• by julesh (229690)

      Whatever, relevant is, that exim has always been a dog, almost impossible to configure, and finally with 4.0 changed the style of its configuration.

      I'll admit to not having used exim pre v4, but when I switched to it some years back I found it quite easy to configure, and yet with a powerful enough configuration system that I could do what I needed to do (set up domain/user tables to come from an existing database) without any real hassle.

      Dunno what people complain about, really. Perhaps they're too scare

      • by amorsen (7485)

        The only problem with exim configuration is that they're trying very hard to pretend that the acl part isn't programming. Traditional if then else would be a lot easier to read by everyone who can handle shell scripting, and if you can't handle shell scripting you aren't likely to handle an obscure language with side-effects based on boolean short-circuit evaluation.

        You can get very far without touching the acl's, but those are what makes exim more capable than most other MTA's.

  • by Curunir_wolf (588405) on Friday December 10, 2010 @01:45PM (#34515602) Homepage Journal
    I don't really get all the hate for Exim. I've been using it exclusively on mail servers for about 10 years, and I've never had a problem. I do remember going through a lot of reading and learning (and sometimes experimenting) the first few times I set it up (and of course when implementing a major feature change). But, for me, the task was less daunting than the alternatives. I don't really remember whether postfix was one of those alternatives I explored at the time, but now that I'm familiar with Exim, I see no reason to change.
    • by smclean (521851)
      I agree.. I've used exim a lot on quite a few servers, with some advanced features, and it's been great. I've also done a lot of sendmail, qmail (back in the day) & postfix. Call me crazy but I don't really have a strong preference between sendmail, exim and postfix (qmail is just too dated now).
    • by lanner (107308)

      I was not aware that there was EXIM haters. It's a good mailer. I doubt anyone who was ever forced to configure sendmail will say otherwise.

      • by h4rr4r (612664)

        Indeed. Due to support from another mail product we run we had to go from postfix to sendmail. A sad day in my life. Sendmail is not bad, just when you need a script to write config files your config files are too complicated. Looking at you GRUB2, when I say that.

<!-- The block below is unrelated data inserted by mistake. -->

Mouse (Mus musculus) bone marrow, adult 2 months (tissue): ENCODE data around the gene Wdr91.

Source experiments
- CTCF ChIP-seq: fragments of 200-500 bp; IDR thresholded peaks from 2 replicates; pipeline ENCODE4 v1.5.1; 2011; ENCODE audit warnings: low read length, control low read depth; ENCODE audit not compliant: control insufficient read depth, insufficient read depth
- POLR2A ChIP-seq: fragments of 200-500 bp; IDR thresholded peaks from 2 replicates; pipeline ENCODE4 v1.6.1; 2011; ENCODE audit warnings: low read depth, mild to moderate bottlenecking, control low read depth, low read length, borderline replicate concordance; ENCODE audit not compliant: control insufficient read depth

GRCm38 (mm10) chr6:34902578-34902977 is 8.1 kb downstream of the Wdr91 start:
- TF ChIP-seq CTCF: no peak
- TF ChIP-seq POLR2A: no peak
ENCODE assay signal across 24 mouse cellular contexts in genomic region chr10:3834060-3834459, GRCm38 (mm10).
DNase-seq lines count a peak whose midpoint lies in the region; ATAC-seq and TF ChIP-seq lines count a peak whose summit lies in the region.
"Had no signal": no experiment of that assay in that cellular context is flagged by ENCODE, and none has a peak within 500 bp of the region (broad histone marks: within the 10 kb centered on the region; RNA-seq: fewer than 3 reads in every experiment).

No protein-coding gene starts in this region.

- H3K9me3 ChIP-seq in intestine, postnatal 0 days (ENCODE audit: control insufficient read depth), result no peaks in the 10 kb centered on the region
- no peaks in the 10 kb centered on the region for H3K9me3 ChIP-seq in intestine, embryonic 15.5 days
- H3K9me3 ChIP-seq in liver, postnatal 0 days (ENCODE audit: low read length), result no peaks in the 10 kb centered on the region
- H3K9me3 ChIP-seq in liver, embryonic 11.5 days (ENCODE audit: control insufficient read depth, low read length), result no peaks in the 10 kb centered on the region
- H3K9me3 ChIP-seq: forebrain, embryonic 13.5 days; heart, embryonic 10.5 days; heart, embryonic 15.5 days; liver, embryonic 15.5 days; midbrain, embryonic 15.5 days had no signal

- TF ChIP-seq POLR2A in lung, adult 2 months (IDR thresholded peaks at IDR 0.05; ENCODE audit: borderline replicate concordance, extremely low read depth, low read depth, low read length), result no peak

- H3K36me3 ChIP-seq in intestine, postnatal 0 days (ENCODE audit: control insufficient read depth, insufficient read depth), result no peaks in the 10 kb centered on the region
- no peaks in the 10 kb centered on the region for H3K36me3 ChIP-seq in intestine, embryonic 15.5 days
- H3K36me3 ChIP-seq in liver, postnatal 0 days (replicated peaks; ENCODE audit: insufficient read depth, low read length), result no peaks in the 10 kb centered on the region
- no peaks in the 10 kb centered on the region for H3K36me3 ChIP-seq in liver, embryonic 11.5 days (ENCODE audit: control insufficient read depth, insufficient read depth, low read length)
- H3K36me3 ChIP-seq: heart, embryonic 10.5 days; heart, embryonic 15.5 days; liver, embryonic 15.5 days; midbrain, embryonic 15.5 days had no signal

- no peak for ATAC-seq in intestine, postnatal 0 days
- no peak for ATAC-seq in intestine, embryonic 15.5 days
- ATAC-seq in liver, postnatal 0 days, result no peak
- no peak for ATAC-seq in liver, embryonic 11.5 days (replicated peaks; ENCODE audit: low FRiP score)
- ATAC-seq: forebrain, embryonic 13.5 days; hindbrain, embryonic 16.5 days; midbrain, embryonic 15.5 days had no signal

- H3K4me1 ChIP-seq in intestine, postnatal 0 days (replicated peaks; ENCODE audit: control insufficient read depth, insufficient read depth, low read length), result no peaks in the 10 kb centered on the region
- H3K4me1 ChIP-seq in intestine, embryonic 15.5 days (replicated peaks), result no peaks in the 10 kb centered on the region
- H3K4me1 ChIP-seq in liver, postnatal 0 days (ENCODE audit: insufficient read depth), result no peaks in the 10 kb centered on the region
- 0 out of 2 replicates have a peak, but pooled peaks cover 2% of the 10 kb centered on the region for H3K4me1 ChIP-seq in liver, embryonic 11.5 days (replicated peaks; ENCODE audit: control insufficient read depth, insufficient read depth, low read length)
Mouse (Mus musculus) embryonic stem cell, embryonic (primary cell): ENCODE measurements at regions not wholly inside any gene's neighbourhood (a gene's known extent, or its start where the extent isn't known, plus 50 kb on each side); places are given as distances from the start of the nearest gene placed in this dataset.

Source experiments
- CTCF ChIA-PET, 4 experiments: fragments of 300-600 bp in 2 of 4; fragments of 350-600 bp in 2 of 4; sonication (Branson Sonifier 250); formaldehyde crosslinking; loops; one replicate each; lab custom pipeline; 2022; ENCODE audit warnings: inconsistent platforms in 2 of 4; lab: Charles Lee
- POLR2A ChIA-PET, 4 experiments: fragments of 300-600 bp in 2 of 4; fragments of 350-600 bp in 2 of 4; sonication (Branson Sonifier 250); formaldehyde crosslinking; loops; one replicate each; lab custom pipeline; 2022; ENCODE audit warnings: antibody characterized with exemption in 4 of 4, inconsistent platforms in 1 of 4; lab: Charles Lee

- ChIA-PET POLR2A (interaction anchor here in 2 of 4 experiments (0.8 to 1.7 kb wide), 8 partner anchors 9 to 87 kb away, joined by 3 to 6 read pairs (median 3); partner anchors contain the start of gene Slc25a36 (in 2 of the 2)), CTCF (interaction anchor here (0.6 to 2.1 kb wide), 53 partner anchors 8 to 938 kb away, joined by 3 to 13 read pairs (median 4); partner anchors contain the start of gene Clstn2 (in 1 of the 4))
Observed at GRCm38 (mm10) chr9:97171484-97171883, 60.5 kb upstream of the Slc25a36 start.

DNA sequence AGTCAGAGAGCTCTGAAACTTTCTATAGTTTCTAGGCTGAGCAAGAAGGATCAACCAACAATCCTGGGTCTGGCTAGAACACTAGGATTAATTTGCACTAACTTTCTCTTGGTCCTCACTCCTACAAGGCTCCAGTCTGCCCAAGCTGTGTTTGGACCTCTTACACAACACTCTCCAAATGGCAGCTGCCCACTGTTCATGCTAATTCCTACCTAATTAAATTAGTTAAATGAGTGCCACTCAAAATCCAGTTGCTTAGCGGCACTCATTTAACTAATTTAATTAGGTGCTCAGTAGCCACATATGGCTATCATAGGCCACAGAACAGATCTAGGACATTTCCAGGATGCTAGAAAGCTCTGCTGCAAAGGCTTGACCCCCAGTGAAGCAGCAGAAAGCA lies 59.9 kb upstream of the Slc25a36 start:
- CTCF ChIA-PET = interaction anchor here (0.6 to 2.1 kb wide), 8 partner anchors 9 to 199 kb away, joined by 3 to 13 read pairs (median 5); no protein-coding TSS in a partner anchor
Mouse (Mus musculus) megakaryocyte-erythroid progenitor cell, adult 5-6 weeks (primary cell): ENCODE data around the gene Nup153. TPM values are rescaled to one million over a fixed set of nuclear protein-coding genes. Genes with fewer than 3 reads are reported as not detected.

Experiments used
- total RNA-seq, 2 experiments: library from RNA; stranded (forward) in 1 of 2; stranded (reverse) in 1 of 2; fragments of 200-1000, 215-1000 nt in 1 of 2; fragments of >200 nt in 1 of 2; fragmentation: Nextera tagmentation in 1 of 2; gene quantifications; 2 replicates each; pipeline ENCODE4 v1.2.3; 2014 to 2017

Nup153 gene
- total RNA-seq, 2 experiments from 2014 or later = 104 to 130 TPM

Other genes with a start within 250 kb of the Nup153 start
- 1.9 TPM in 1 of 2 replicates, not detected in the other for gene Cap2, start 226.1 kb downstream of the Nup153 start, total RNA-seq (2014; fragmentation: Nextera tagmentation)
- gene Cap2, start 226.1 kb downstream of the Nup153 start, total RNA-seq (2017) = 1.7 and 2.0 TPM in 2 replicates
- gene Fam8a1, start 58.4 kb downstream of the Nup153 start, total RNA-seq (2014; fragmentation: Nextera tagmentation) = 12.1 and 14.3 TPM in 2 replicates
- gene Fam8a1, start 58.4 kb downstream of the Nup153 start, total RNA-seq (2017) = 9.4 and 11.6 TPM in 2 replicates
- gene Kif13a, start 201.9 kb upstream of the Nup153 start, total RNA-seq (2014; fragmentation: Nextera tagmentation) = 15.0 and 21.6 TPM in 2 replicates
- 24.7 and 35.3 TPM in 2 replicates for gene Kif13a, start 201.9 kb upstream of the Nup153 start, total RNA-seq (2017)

• by caseih (160668)

          Sendmail has one redeeming feature: milters. Postfix is only now starting to support sendmail-compatible milter filters. The ability to filter and discard spam at the connection level is, my opinion, better and cleaner than hackish solutions like amavisd.

          • by dwmw2 (82)

            Whereas Exim doesn't *need* milters because it's sufficiently capable all by itself.

            I once had a Postfix advocate look over my Exim config to see if he make Postfix do what Exim can do. He gave up.

          • Sendmail has one redeeming feature: milters.

            Another very cool feature is throttling by cpu load (envious postfix user here).

      • The parent conjured up "Exim haters" out of thin air, but it's really a fiction. There is nothing that warrants such a label.

        Sure, we all have our own preferences for MTAs, and we even complain occasionally about particular features or unhelpful config styles, but that's the same for all applications. Sendmail's config is of course a joke, but that's an old MTA and shouldn't be compared with any of the modern ones like Exim, qmail, Postfix, etc.

        All MTAs have their proponents, but "MTA haters" really don't

    • I've been running Exim on two servers for the past 5 years now. Never had a problem either.

  • by dskoll (99328) on Friday December 10, 2010 @04:52PM (#34517964)

    Bet you never thought you'd read that in response to a security announcement. :)